Private Rented Sector Energy Efficiency Regulations: what they mean for tenants
Posted by Alex Steeland on 15 May 2015 at 11:15 am
The private rented sector makes up 18 percent of the total housing stock and contains some of the worst maintained properties in the country, with 1 in 10 privately rented domestic properties falling below EPC band E. The barriers to overcoming this problem are particularly challenging, given the split incentives between landlord and tenant: the costs of energy efficiency improvements are borne by landlords, while the benefits (lower energy bills) accrue to the tenant. This problem is likely to be all too familiar to those of you who rent.
The Energy Efficiency (Private Rented Property) (England and Wales) Regulations 2015 were passed in March 2015. These regulations enable tenants, from 1 April 2016, to request energy efficiency improvements from their landlord and set a minimum energy efficiency standard of EPC band E which must be met in order for landlords to grant a tenancy to new or existing tenants from 1 April 2018.
So if you’re a tenant, what energy efficiency improvements will you be able to request from your landlord and how? The first point to note is that the energy efficiency improvements must be “relevant”. “Relevant energy efficiency improvements” are improvements that can be installed at no up-front cost to the landlord.
The regulations set out the cases in which this requirement will be met, including where the improvements can be wholly paid for pursuant to a green deal plan, by means of funding provided by central government, a local authority or any other person, by the tenant making the request, or by a combination of the specified financial arrangements.
While there appears to be little restriction on the type of energy efficiency improvements that can be requested, there are exemptions and instances when a landlord can refuse a request even if the measures could be installed at no up-front cost. This is the case when, for example, the requested improvements could negatively impact on the fabric or structure of the property or would result in a reduction of more than 5 percent in the market value of the property.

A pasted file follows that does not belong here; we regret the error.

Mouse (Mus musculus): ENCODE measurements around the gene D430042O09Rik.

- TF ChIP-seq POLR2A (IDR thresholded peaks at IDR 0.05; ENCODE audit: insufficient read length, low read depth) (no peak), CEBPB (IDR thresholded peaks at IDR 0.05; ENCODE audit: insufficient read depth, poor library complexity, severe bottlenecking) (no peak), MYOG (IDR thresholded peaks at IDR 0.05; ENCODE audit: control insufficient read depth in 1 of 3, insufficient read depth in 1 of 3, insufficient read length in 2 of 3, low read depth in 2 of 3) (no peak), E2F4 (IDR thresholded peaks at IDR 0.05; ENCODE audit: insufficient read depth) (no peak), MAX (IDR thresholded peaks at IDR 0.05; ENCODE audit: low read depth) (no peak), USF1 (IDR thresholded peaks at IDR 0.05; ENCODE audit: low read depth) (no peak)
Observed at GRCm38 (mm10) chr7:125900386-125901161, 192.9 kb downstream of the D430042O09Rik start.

In terms of the process involved, if you’re a tenant and wish to request relevant energy efficiency improvements, you will need to serve a written notice on your landlord requesting their consent to the improvements. This notice will need to specify the improvements for which the consent is sought, including written confirmation of any necessary third party consent and, where relevant, accompanied by any reports recommending the measures and evidence of funding secured to install the improvements.
If the improvements are to be funded wholly or partly by a green deal plan, you will need to identify the green deal installer, and if not, a copy of a quotation for the works must be included with the notice. You will also need to specify any works you will undertake yourself to make good the property after the improvements are installed (like repainting), and confirm any works you are proposing to wholly or partly fund yourself.
And what can you expect from your landlord in return? The regulations require the landlord to provide a full written response stating whether they consent to the improvements. Landlords will have the option of making a “counter proposal” specifying one or more alternative improvements. However, the landlord will have to demonstrate that the measures in the “counter proposal” achieve equivalent energy bill savings as those measures outlined in the tenant’s request and that the alternative measures would not lead to additional costs to the tenant. The tenant must consent to the “counter proposal” in order for the landlord to implement it.
These new regulations offer a great opportunity for tenants to more readily benefit from warmer, more comfortable homes and lower energy bills, although the extent to which this opportunity is delivered will depend on the detail and how the regulations play out in practice. There has been some concern that loopholes in the regulations could limit their impact, but they undoubtedly remain a great step forward.
So what should I do now, I hear you ask. Well probably not much for the moment except keep your eyes open for more news. It is certainly worth thinking about what measures you would like to request, and perhaps even having a green deal assessment so that you are ready for action as soon as the regulations come into force.
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